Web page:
Portable Camera Obscura

Trudi Lynn Smith

Portable Camera Obscura is a walk-in, room-sized camera. The tent structure is a lightproof environment that projects and image of the outside view onto the back wall and side of the inside of the tent with a simple lens. It was first positioned in the exact location of popular photographic views in national parks in Canada, whereby viewers could literally get inside the camera through a small doorway. Once inside, the dark room with images reflected inside – upside down and backwards - became a site to loiter, and to have conversations. Viewers enter the tent to see the view and participate in that photographic moment. Slightly removed from the outside world, but still a part of it – sounds permeate through the tent walls, there is ground under foot, and the breeze stirs the image projecting on the wall – the setting providing ideal ground to think about technology, representation, and viewing as well as the notions of in between or otherwise, liminal spaces and ecotones.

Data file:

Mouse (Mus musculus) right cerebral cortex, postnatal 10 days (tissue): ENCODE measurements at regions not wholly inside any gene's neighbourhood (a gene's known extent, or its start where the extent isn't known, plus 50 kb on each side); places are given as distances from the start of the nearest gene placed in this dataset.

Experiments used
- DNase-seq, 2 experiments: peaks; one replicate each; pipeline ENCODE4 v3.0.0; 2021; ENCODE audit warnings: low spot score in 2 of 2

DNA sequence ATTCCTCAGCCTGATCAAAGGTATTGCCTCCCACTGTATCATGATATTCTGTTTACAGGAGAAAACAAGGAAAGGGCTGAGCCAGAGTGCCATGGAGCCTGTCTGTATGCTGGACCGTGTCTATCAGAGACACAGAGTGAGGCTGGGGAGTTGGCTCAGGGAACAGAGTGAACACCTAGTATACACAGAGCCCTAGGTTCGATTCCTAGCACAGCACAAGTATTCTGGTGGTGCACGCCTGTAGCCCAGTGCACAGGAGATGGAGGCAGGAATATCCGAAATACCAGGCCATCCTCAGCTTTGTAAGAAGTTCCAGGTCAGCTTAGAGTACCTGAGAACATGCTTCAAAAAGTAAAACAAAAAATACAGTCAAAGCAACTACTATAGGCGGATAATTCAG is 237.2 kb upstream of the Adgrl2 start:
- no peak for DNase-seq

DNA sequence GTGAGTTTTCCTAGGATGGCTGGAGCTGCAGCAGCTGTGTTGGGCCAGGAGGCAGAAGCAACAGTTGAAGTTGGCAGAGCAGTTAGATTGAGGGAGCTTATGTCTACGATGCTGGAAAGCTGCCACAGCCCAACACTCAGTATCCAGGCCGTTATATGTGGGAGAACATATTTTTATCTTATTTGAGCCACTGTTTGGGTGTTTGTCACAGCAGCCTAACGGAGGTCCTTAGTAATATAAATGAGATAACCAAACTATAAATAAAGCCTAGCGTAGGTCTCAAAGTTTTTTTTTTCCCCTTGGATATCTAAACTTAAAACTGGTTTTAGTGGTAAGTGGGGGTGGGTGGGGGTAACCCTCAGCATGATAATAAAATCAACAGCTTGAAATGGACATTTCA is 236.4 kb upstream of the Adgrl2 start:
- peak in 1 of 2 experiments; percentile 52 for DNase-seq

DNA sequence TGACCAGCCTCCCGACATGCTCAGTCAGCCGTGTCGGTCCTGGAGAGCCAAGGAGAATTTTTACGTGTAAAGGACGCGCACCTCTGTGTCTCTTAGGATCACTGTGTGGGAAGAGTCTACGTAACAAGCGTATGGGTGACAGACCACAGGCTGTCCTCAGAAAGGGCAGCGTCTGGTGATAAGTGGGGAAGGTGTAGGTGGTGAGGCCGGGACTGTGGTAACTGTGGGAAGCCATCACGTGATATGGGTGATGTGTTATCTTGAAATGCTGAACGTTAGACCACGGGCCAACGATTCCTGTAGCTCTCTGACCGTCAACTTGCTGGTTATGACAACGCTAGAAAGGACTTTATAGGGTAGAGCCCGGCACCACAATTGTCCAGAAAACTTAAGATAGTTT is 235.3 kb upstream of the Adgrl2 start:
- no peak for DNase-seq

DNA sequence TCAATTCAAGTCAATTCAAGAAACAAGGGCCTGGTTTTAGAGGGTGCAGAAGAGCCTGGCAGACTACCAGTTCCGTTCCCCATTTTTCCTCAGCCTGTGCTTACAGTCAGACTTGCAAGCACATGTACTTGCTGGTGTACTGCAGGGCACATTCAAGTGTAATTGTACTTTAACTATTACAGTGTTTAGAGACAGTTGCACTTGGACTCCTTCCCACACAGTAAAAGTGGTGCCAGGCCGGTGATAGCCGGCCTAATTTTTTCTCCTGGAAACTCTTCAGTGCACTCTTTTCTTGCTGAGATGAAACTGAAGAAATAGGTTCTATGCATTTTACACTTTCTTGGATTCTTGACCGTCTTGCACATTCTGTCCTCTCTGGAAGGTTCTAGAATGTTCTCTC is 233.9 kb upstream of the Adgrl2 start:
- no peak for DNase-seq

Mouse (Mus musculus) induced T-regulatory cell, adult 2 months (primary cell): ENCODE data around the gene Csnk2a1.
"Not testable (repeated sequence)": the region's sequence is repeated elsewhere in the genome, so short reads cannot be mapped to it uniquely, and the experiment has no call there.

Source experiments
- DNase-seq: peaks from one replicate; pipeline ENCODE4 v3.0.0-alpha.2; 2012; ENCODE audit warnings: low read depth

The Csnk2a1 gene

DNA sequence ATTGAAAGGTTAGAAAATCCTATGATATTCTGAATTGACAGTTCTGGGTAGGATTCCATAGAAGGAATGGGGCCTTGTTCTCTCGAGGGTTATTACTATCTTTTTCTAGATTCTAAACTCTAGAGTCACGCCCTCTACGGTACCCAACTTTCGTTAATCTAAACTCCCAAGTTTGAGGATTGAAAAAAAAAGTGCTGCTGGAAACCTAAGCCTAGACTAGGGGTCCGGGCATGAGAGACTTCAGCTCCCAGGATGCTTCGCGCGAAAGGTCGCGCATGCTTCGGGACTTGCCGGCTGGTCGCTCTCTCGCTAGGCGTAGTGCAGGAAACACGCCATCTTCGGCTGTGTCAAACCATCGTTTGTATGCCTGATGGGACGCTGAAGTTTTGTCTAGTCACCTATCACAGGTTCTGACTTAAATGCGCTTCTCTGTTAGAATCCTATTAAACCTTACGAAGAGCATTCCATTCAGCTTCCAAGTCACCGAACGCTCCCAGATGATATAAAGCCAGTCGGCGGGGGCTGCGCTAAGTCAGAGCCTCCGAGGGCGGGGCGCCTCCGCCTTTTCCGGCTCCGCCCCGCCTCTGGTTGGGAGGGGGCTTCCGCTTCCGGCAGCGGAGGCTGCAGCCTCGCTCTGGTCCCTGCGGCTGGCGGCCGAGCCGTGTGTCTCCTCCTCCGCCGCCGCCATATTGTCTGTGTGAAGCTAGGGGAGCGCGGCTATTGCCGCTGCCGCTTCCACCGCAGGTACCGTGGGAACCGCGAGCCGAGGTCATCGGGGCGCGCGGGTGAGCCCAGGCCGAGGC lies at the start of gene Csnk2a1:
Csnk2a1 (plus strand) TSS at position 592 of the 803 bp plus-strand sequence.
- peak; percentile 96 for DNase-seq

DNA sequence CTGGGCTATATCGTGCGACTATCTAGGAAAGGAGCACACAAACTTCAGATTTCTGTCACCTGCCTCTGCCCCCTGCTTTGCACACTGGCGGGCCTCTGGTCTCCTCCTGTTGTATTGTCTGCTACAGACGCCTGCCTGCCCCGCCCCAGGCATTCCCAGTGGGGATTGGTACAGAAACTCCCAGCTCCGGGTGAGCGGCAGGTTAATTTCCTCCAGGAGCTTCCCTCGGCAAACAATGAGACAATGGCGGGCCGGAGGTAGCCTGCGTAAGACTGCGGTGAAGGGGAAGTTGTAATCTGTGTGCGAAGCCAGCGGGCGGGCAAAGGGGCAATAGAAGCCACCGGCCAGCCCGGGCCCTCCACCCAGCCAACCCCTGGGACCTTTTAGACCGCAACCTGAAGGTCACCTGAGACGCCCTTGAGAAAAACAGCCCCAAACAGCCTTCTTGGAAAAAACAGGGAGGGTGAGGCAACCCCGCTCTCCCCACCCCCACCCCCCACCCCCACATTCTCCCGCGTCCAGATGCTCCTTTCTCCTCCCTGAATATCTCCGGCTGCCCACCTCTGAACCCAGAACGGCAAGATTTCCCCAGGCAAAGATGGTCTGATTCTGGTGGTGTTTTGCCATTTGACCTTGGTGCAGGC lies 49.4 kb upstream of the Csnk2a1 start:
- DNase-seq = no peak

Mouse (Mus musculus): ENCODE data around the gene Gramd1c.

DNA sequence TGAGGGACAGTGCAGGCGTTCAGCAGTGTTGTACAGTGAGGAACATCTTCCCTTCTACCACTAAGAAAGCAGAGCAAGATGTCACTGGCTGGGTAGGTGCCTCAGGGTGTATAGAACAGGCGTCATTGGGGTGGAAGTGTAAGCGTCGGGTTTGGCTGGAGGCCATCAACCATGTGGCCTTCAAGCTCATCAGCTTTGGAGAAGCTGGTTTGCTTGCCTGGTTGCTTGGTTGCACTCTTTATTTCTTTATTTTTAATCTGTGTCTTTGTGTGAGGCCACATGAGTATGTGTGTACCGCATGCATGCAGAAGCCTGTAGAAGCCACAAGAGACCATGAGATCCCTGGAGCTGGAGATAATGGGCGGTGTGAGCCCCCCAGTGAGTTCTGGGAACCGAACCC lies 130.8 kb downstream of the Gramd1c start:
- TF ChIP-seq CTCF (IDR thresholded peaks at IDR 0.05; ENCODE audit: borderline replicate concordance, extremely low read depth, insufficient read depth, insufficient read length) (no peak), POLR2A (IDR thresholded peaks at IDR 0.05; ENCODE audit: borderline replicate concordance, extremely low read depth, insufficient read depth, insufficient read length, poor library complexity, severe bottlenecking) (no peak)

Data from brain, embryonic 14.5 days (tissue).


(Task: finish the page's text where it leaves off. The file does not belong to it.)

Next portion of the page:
This work is site-specific and nomadic. It is a temporary place whereby relationships are formed and facilitated beyond economic exchanges. Through its design, it references the history of mobility in national parks (impermanent residences such as tents and trailers) and in thinking about the history of photography, it offers an alternative view to the way that institutional authorities make the world comprehensible to the viewer through parks interpretation, maps, and guidebooks.